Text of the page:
When I first beheld this apparition — for I could scarcely regard it as less — my wonder and my terror were extreme. But at length reflection came to my aid. The cat, I remembered, had been hung in a garden adjacent to the house. Upon the alarm of fire, this garden had been immediately filled by the crowd — by some one of whom the animal must have been cut from the tree and thrown, through an open window, into my chamber. This had probably been done with the view of arousing me from sleep. The falling of other walls had compressed the victim of my cruelty into the substance of the freshly-spread plaster; the lime of which, with the flames, and the ammonia from the carcass, had then accomplished the portraiture as I saw it.

Although I thus readily accounted to my reason, if not altogether to my conscience, for the startling fact just detailed, it did not the less fail to make a deep impression upon my fancy. For months I could not rid myself of the phantasm of the cat; and, during this period, there came back into my spirit a half-sentiment that seemed, but was not, remorse. I went so far as to regret the loss of the animal, and to look about me, among the vile haunts which I now habitually frequented, for another pet of the same species, and of somewhat [page 854:] similar appearance, with which to supply its place.

One night as I sat, half stupified, in a den of more than infamy, my attention was suddenly drawn to some black object, reposing upon the head of one of the immense hogsheads of Gin, or of Rum, which constituted the chief furniture of the apartment.(6) I had been looking steadily at the top of this hogshead for some minutes, and what now caused me surprise was the fact that I had not sooner perceived the object thereupon.(7) I approached it, and touched it with my hand. It was a black cat — a very large one — fully as large as Pluto, and closely resembling him in every respect but one. Pluto had not a white hair upon any portion of his body; but this cat had a large, although indefinite splotch of white, covering nearly the whole region of the breast.

Upon my touching him, he immediately arose, purred loudly, rubbed against my hand, and appeared delighted with my notice. This, then, was the very creature of which I was in search. I at once offered to purchase it of the landlord; but this person made no claim to it — knew nothing of it — had never seen it before.

I continued my caresses, and, when I prepared to go home, the animal evinced a disposition to accompany me. I permitted it to do so; occasionally stooping and patting it as I proceeded. When it reached the house it domesticated itself at once, and became immediately a great favorite with my wife.

For my own part, I soon found a dislike to it arising within me. This was just the reverse of what I had anticipated; but — I know not how or why it was — its evident fondness for myself rather disgusted and{f} annoyed. By slow degrees, these feelings of disgust and annoyance rose into the bitterness of hatred. I avoided the creature; a certain sense of shame, and the remembrance of my former deed of cruelty, preventing me from physically abusing it. I did not, for some weeks, strike, or otherwise violently ill use it; but gradually — very gradually — I came to look upon it with unutterable loathing, and to flee silently from its odious presence, as from the breath of a pestilence.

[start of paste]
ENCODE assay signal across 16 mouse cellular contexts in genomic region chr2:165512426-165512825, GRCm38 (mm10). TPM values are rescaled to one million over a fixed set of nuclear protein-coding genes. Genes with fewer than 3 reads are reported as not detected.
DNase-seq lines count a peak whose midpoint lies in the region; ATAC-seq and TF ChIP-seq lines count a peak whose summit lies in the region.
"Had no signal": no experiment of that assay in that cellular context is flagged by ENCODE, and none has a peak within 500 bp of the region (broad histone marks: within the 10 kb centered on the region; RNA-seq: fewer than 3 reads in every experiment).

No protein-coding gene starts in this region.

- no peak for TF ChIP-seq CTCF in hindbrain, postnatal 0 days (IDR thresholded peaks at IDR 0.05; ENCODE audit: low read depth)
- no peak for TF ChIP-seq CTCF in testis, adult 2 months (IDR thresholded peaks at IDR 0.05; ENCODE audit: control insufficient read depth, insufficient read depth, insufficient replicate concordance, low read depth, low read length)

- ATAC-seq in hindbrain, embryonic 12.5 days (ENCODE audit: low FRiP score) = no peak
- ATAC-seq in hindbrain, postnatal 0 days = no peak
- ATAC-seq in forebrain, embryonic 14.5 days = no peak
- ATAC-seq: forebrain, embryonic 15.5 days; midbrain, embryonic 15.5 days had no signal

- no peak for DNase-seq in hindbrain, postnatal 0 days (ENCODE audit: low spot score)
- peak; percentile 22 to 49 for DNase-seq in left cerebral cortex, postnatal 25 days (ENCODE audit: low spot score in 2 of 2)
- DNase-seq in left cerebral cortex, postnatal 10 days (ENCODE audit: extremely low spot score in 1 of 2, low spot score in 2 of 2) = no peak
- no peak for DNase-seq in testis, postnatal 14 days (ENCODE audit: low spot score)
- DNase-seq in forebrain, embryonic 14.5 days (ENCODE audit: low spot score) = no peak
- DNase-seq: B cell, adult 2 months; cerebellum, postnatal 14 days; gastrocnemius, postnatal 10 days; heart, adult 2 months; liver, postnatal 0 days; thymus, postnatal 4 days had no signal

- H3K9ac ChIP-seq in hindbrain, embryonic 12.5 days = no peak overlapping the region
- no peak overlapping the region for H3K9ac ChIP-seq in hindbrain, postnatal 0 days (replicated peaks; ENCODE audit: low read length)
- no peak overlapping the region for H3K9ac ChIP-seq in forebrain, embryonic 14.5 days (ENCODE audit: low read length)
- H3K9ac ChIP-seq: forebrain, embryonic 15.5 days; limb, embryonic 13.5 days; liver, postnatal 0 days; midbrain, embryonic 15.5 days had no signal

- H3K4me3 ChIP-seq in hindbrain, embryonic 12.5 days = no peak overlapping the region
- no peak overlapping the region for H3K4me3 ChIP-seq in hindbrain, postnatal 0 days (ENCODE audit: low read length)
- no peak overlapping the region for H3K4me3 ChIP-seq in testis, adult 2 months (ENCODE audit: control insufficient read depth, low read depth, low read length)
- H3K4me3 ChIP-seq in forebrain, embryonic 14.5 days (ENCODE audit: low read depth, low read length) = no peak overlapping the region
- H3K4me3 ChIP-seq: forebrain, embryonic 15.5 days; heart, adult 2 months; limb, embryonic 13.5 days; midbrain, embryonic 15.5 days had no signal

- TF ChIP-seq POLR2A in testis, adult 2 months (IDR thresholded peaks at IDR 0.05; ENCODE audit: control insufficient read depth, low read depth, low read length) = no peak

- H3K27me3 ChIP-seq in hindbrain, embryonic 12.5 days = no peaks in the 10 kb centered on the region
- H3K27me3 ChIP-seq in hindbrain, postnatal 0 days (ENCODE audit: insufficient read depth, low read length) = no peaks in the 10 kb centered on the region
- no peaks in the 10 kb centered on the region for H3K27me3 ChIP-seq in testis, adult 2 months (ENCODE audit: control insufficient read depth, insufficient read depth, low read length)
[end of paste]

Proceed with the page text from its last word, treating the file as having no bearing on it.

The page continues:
What added, no doubt, to my hatred of the beast, was the discovery, [page 855:] on the morning after I brought it home, that, like Pluto, it also had been deprived of one of its eyes. This circumstance, however, only endeared it to my wife, who, as I have already said, possessed, in a high degree, that humanity of feeling which had once been my distinguishing trait, and the source of many of my simplest and purest pleasures.

With my aversion to this cat, however, its partiality for myself seemed to increase. It followed my footsteps with a pertinacity which it would be difficult to make the reader comprehend. Whenever I sat, it would crouch beneath my chair, or spring upon my knees, covering me with its loathsome caresses. If I arose to walk it would get between my feet and thus nearly throw me down, or, fastening its long and sharp claws in my dress, clamber, in this manner, to my breast. At such times, although I longed to destroy it with a blow, I was yet withheld from so doing, partly by a memory of my former crime, but chiefly — let me confess it at once — by absolute dread of the beast.

This dread was not exactly a dread of physical evil — and yet I should be at a loss how otherwise to define it. I am almost ashamed to own — yes, even in this felon’s cell, I am almost ashamed to own — that the terror and horror with which the animal inspired me, had been heightened by one of the merest chimæras it would be possible to conceive. My wife had called my attention, more than once, to the character of the mark of white hair, of which I have spoken, and which constituted the sole visible difference between the strange beast and the one I had destroyed. The reader will remember that this mark, although large, had been originally very indefinite; but, by slow degrees — degrees nearly imperceptible, and which for a long time my Reason struggled to reject as fanciful — it had, at length, assumed a rigorous distinctness of outline. It was now the representation of an object that I shudder to name — and for this, above all, I loathed, and dreaded, and would have rid myself of the monster had I dared — it was now, I say, the image of a hideous — of a ghastly thing — of the GALLOWS! — oh, mournful and terrible engine of Horror and of Crime — of Agony and of Death!